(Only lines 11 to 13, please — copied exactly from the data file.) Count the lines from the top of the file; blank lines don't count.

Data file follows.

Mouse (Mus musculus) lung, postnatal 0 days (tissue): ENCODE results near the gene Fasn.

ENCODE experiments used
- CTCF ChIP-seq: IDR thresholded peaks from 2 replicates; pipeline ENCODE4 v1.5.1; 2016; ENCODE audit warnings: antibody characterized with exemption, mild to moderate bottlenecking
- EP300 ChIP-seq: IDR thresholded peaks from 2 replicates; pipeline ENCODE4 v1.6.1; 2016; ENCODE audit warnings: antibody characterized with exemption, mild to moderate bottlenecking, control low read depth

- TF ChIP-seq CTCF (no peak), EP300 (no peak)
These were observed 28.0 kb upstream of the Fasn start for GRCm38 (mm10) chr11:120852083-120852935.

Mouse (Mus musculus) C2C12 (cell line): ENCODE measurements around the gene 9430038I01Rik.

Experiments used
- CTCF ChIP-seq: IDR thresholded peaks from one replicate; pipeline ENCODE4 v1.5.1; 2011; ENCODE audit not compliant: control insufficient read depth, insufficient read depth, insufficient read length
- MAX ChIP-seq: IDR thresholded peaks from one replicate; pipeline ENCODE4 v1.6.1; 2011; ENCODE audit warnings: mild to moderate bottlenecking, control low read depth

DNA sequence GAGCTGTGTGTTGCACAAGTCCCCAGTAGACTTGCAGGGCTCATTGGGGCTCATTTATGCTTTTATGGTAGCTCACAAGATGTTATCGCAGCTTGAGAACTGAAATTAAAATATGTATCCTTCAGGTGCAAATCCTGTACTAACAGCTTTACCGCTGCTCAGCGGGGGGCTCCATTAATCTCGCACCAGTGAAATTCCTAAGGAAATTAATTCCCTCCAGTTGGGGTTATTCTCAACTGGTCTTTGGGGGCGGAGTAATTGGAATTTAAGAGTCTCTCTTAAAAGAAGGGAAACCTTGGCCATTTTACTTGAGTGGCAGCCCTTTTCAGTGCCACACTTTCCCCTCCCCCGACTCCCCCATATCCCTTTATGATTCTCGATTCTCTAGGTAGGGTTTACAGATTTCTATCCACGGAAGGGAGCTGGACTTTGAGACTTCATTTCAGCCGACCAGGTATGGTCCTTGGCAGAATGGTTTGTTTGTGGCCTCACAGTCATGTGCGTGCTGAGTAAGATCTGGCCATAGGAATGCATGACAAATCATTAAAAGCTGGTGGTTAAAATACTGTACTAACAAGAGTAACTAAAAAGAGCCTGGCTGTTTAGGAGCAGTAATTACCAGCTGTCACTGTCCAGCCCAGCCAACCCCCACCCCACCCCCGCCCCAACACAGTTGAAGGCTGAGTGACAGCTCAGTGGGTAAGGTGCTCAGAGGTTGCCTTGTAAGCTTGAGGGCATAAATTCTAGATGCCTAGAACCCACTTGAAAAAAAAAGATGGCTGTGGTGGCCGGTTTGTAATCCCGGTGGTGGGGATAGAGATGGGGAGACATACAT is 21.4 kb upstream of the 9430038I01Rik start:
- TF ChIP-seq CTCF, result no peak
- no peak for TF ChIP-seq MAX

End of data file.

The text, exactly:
DNA sequence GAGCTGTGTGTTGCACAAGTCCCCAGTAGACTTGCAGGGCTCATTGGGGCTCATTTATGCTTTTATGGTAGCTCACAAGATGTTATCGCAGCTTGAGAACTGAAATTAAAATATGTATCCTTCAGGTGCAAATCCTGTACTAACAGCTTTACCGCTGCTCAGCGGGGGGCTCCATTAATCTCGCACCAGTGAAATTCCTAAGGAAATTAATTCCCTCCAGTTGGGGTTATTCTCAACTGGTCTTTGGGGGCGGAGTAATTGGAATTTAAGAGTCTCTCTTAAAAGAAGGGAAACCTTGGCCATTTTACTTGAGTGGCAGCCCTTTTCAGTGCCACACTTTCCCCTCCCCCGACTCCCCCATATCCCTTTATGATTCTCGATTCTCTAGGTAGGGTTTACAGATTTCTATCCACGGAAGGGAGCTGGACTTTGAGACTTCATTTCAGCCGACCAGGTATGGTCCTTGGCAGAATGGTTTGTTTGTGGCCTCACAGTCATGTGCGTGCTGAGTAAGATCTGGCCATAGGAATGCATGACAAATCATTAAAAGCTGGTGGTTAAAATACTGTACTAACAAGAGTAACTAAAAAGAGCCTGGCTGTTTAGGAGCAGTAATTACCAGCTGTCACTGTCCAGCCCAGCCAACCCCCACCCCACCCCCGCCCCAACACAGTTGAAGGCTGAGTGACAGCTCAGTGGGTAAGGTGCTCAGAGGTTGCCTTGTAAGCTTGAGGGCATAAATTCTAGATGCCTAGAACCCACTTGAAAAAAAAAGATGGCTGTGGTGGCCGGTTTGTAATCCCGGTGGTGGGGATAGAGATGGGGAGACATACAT is 21.4 kb upstream of the 9430038I01Rik start:
- TF ChIP-seq CTCF, result no peak
- no peak for TF ChIP-seq MAX